West Bromwich Albion 0 Swansea 2 match report: Swans victory gives them first points of the season


This time last year, Albion were embarking on a run that would see them almost setting the pace in the Premier League, rattling off five wins in their first seven matches, nine in their first 13, allowing Steve Clarke to discover how it feels when life turns difficult for a manager with the considerable insurance of points in the bank.

There will be no such luxury this time.  Indeed, the difficult times are already here.  After three games and no goals, Clarke’s side are bottom of the embryonic Premier League table with the worrying look of one destined to be never far away from there for much of the season.

Clarke, more anxious than most for a productive day before the transfer window closes, has made no attempt to pretend his squad does not need serious reinforcement and a tepid performance against a Swansea side beaten in both their opening games did nothing to suggest he was being unduly pessimistic.

A goal in each half, the first a sweetly executed volley from 20-year-old left-back Ben Davies, the second coming on a late counter attack, in which Pablo Hernandez had the finishing attack, reflected Swansea’s dominance inadequately, if anything.

“We had some chances to score more goals,” Michael Laudrup, the Swansea manager, said. “They had an early chance after a set piece but after that we dominated, surprisingly much in the second half.

“We started with two very difficult games, against the champions and then against Tottenham, and after the international break we have Liverpool at home, so it was very important that we got something here.”

It is important for Clarke that Albion’s negotiating team, principally Jeremy Peace, the chairman, and Richard Garlick, the club’s sporting and technical director, get something, or rather someone, from the list of targets their manager handed to them, some weeks ago, to bring his squad up to the standard required to maintain their place in the Premier League.

Albion did not manage a shot on target and Clarke made no attempt to paper over the cracks.  “I felt that we played some good football at times but there was not enough quality or maybe conviction,” he said. “We did nor produce enough chances for the times we had the ball in the final third.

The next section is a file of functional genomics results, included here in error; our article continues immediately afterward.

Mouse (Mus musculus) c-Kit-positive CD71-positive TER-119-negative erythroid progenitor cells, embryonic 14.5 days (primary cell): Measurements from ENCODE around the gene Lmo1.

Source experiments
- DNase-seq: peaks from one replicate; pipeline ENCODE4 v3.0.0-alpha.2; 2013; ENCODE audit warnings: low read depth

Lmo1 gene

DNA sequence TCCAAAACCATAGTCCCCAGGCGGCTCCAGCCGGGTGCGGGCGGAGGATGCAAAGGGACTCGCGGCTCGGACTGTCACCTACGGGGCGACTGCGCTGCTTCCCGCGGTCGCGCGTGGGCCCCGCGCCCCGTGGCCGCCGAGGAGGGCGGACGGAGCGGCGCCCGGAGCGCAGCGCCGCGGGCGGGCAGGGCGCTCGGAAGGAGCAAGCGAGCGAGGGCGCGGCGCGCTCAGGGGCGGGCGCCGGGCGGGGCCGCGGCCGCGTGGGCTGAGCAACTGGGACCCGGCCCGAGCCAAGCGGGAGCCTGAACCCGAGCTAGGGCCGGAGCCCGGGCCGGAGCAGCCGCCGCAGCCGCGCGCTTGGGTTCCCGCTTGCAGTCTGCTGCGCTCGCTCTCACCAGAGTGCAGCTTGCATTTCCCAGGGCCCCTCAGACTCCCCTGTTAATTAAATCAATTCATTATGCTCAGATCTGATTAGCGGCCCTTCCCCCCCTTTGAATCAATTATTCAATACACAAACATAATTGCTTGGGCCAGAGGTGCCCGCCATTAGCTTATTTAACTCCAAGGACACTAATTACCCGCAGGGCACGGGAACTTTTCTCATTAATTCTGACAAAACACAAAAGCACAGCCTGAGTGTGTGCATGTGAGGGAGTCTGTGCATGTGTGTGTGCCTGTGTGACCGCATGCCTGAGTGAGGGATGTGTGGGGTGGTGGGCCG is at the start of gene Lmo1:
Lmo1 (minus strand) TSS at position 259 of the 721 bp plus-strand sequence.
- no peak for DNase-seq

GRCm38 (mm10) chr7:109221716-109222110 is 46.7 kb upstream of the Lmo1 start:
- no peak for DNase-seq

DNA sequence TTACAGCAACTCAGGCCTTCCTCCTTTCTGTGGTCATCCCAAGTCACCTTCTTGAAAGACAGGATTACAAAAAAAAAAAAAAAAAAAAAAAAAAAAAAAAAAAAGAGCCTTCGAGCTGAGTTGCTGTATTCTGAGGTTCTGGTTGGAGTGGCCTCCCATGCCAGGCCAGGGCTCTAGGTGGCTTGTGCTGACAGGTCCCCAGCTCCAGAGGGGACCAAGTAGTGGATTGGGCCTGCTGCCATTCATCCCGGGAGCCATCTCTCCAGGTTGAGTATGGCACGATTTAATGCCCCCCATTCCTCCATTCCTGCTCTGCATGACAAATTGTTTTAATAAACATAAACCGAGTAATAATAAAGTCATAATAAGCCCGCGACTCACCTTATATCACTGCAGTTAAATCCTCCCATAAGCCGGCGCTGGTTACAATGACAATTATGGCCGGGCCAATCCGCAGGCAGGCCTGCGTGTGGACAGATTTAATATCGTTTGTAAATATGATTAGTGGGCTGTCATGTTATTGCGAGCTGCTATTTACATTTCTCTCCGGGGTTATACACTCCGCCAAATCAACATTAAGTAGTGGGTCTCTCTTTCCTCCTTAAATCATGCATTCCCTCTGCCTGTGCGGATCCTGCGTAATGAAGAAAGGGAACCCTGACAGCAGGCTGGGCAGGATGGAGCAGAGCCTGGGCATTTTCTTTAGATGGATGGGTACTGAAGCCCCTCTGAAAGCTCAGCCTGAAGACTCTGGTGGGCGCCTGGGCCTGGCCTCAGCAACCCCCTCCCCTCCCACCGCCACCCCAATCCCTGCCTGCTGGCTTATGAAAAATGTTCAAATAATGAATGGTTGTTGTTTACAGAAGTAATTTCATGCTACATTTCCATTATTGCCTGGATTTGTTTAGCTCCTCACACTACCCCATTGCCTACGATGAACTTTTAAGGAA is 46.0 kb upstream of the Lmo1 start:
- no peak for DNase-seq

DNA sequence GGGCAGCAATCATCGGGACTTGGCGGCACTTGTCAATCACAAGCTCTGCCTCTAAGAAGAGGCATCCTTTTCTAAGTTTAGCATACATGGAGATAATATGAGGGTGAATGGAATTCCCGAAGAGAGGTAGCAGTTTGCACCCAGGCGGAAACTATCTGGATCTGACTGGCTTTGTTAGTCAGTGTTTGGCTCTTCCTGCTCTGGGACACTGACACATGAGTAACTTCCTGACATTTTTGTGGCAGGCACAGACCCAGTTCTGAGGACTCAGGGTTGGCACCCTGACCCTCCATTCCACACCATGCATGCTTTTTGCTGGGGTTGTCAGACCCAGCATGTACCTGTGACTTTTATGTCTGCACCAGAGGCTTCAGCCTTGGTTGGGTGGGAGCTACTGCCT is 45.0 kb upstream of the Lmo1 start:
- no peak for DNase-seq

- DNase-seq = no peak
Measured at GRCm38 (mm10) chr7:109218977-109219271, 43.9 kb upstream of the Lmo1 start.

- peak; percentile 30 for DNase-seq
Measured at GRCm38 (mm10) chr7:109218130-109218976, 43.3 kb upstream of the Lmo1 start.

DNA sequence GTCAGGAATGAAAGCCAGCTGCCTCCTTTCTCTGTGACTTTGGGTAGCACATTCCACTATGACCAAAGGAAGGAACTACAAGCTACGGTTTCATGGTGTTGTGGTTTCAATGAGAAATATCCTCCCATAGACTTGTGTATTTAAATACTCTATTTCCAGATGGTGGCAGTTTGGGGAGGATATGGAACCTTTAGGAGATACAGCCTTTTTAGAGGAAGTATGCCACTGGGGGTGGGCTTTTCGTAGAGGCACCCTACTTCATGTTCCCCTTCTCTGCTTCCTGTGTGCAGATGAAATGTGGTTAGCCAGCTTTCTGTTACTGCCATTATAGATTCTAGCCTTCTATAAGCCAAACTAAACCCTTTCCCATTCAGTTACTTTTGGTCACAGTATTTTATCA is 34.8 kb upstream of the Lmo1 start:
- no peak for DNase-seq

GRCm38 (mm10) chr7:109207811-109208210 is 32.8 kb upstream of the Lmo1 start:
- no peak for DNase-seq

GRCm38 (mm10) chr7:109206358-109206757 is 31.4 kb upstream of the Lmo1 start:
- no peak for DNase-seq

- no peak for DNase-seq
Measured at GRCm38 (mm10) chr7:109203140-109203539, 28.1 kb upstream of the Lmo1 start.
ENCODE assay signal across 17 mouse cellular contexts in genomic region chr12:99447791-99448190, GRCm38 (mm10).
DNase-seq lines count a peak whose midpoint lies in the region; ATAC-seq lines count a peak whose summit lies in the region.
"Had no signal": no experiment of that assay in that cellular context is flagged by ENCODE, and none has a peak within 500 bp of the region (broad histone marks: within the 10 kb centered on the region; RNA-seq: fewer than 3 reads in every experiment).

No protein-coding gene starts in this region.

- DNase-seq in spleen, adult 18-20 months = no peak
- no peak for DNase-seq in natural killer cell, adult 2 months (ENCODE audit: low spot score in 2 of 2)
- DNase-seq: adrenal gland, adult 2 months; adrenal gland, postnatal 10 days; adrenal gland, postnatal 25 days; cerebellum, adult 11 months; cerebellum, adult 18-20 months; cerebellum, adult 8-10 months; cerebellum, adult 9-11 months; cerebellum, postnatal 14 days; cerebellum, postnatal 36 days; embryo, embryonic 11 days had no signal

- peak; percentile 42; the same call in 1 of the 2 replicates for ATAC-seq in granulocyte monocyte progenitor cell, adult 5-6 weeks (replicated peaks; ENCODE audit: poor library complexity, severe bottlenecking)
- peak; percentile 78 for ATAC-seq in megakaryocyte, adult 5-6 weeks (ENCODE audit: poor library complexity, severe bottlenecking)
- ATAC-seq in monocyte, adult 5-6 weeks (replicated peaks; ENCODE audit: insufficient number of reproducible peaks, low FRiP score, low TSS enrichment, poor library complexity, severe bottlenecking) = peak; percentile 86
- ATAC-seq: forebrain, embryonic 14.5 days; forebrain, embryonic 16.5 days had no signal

“You need to score 40 to 50 goals over a season to stay in the Premier League and it is clear that we are going to need some help.  We need players with a bit of quality and a bit of craft.

“But I think we are close to one or two deals -- certainly I’d like to think we are or it will be difficult to get over the line.  The supporters need some good news, the club needs some good news.  I need some good news.”

Swansea had started brightly but the home side’s response was positive, with Nicolas Anelka’s industry a key element.  The Hawthorns crowd cheered their approval of the Frenchman’s return after his absence on compassionate leave and he had a busy afternoon, albeit one spent dropping back to find the ball, as he would for much of the game.  He had one shot on goal, but dragged it wide.

It was he who supplied the pass, too, for one of Albion’s few chances, setting up James Morrison to shoot in the 15th minute.  Michel Vorm would have been tested had Ashley Williams not arrived with a block.

Shane Long inadvertently got in the way of a Morrison header from Scott Sinclair’s free kick as Albion pressed for an advantage, yet they conceded after 22 minutes, defending poorly.  After Hernandez had beaten Liam Ridgewell to deliver a cross from the right, a misdirected header by Claudio Yacob allowed him a second attempt and this time the winger lifted the ball to the far post, where Davies beat Boaz Myhill with a lovely left-foot volley.

What was pleasing for Laudrup was that those players who made the 2,500-mile round trip to Romania in the Europa League last week showed no sign of fatigue, despite their plane touching down as late as five o’clock on Friday morning.  Then again, it would be worrying at this early stage if they were.  Once the Thursday-Sunday routine becomes the norm he may need to reassess.

After watching a Gareth McAuley go over the bar, Clarke made changes, sacrificing a defensive midfielder for an extra striker when Markus Rosenberg replaced Yacob and throwing in the youthful Saido Berahino, scorer of a League Cup hat-trick last week, for Sinclair.

But in doing so he left gaps for Swansea to exploit on the counter, at which they are adept.  With nine minutes left, Michu broke away and released Hernandez, whose shot clipped the top of Myhill’s bar.  Two minutes later, Michu attacked from the left flank and though Jonas Olsson blocked the striker’s first attempt, the ball went back to him and he was able to set up Hernandez to confirm the win.